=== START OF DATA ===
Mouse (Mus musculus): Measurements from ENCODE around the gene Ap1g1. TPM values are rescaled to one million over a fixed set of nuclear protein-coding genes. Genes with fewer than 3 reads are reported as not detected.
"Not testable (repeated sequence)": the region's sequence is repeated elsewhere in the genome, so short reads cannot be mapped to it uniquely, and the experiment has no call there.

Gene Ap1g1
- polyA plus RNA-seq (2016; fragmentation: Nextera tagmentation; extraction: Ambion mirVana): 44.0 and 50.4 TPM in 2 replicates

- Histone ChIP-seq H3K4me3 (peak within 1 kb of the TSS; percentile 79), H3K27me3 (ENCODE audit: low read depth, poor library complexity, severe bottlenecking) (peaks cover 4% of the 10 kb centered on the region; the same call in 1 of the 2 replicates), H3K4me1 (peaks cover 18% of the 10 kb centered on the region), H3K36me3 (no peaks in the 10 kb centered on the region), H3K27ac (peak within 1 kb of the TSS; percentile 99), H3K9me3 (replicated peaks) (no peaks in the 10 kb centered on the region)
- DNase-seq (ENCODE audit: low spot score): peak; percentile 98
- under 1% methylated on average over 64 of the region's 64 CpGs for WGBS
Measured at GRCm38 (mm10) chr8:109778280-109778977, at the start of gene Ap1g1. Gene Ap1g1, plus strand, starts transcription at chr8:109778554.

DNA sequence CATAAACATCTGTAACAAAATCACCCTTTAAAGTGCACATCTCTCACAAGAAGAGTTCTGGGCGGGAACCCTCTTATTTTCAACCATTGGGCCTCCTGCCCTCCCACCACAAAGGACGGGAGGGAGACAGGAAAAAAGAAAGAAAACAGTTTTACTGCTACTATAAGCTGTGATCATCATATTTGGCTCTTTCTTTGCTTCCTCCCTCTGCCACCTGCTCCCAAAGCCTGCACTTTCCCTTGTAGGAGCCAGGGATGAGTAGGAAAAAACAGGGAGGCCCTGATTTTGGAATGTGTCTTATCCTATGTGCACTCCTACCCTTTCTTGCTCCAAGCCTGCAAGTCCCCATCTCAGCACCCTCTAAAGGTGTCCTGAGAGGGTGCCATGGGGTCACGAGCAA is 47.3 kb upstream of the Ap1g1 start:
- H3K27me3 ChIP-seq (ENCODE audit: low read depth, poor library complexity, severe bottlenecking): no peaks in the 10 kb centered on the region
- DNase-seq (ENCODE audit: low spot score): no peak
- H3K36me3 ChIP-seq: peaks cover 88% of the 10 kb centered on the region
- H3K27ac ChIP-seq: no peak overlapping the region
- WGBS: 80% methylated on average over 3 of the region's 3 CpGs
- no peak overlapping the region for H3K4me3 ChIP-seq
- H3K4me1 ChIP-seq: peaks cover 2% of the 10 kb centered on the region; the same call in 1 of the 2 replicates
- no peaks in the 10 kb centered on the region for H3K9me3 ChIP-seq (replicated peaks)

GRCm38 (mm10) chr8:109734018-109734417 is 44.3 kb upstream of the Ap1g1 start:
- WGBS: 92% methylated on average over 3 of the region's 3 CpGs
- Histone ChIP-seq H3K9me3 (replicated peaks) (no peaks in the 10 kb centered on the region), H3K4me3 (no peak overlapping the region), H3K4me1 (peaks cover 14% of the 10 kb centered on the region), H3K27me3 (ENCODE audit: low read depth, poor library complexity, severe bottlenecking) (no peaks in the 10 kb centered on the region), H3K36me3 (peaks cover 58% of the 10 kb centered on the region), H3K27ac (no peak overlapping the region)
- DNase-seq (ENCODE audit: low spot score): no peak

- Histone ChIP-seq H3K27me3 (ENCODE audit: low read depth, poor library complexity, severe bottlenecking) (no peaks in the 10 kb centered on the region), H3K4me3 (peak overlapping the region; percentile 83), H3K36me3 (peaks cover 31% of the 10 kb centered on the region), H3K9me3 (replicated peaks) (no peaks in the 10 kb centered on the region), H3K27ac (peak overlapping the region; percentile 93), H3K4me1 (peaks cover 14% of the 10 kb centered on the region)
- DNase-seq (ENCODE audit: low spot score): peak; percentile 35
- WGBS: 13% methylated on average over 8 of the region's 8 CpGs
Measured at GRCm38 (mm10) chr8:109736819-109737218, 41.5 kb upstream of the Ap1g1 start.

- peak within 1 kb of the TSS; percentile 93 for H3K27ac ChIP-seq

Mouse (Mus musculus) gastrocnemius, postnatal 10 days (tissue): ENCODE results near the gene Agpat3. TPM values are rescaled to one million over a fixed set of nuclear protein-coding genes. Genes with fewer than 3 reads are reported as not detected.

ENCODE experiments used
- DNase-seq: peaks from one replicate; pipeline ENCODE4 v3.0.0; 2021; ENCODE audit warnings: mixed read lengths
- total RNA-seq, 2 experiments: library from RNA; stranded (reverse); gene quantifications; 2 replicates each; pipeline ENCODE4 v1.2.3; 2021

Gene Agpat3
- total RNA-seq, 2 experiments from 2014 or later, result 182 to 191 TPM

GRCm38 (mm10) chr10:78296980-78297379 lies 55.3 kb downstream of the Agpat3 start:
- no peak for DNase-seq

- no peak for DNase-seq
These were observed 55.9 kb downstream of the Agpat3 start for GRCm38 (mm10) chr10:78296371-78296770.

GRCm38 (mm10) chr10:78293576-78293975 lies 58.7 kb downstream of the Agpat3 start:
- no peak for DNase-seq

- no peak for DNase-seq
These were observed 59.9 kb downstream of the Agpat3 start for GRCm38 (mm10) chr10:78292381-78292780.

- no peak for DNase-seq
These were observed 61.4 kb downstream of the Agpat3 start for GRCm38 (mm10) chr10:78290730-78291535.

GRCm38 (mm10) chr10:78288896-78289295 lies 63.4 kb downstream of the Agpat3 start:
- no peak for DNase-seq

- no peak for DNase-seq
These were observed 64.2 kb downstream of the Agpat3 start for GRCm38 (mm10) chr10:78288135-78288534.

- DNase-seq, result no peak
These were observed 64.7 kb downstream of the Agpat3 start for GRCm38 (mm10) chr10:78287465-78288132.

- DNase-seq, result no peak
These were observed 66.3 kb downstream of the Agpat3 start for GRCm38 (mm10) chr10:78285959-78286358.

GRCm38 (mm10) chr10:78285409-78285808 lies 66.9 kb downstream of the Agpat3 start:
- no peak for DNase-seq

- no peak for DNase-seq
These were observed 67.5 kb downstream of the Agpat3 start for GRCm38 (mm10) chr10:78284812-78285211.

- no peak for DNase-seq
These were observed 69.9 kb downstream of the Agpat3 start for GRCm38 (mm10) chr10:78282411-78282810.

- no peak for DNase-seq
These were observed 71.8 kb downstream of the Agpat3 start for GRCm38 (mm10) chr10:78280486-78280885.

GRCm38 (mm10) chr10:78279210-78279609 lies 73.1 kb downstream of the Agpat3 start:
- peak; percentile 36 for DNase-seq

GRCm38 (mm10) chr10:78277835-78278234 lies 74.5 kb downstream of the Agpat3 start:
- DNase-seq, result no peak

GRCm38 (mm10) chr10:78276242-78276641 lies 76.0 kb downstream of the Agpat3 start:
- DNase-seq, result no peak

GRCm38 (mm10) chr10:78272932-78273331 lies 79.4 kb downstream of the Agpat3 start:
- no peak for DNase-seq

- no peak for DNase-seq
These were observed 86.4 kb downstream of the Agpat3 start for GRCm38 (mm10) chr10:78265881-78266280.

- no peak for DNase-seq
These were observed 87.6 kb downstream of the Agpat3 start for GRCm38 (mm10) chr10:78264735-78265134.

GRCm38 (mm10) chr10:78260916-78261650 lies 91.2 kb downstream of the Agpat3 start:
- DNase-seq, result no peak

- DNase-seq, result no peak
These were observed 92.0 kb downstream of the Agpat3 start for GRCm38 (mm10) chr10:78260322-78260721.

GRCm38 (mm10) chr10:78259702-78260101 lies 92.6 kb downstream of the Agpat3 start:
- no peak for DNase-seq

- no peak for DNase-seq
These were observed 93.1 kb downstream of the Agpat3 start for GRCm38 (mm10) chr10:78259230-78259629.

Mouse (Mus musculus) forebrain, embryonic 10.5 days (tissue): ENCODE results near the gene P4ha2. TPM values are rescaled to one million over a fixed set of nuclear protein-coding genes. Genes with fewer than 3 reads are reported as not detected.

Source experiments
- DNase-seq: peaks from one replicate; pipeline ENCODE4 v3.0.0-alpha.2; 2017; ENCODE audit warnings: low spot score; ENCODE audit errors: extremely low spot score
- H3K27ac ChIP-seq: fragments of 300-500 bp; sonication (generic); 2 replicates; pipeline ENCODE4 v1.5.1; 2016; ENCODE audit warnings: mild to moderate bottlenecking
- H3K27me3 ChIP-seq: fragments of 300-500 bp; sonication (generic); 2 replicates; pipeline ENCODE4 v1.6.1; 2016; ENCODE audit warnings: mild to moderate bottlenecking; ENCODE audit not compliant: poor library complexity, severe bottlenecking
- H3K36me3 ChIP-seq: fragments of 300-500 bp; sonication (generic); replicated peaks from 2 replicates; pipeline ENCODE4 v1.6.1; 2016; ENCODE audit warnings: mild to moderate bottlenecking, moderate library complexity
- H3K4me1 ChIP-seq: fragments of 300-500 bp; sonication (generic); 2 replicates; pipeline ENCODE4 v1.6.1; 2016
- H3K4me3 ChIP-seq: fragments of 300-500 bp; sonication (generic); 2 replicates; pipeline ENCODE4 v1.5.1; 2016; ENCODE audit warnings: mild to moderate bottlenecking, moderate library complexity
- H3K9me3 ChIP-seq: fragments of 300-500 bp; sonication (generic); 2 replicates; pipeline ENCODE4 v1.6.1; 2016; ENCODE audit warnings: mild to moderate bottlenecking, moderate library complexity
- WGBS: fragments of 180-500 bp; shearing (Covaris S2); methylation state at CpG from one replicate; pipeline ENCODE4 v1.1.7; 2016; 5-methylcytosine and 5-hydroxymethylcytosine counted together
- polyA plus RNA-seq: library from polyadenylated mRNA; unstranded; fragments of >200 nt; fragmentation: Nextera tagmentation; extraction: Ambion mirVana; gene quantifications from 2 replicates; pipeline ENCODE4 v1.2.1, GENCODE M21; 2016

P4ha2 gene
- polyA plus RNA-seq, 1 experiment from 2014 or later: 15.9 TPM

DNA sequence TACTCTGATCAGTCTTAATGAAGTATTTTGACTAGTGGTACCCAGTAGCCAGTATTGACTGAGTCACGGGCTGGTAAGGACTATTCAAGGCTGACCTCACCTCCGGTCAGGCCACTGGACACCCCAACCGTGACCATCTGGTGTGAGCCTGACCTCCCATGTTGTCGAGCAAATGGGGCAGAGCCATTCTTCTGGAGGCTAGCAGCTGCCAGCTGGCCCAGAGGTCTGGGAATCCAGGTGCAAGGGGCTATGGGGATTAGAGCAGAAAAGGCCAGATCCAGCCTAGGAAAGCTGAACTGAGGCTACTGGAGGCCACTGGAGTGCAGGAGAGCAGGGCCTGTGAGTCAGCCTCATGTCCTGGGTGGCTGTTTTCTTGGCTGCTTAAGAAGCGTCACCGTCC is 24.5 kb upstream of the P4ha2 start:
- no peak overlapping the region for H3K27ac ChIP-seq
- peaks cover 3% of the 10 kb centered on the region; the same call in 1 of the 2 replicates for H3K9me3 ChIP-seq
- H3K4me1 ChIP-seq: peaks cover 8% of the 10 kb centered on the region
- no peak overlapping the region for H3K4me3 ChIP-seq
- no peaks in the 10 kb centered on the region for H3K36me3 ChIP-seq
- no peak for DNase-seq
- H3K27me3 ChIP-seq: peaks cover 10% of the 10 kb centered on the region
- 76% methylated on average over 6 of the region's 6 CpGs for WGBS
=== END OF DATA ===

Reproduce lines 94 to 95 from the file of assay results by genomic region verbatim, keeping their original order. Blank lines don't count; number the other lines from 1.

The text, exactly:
- peaks cover 3% of the 10 kb centered on the region; the same call in 1 of the 2 replicates for H3K9me3 ChIP-seq
- H3K4me1 ChIP-seq: peaks cover 8% of the 10 kb centered on the region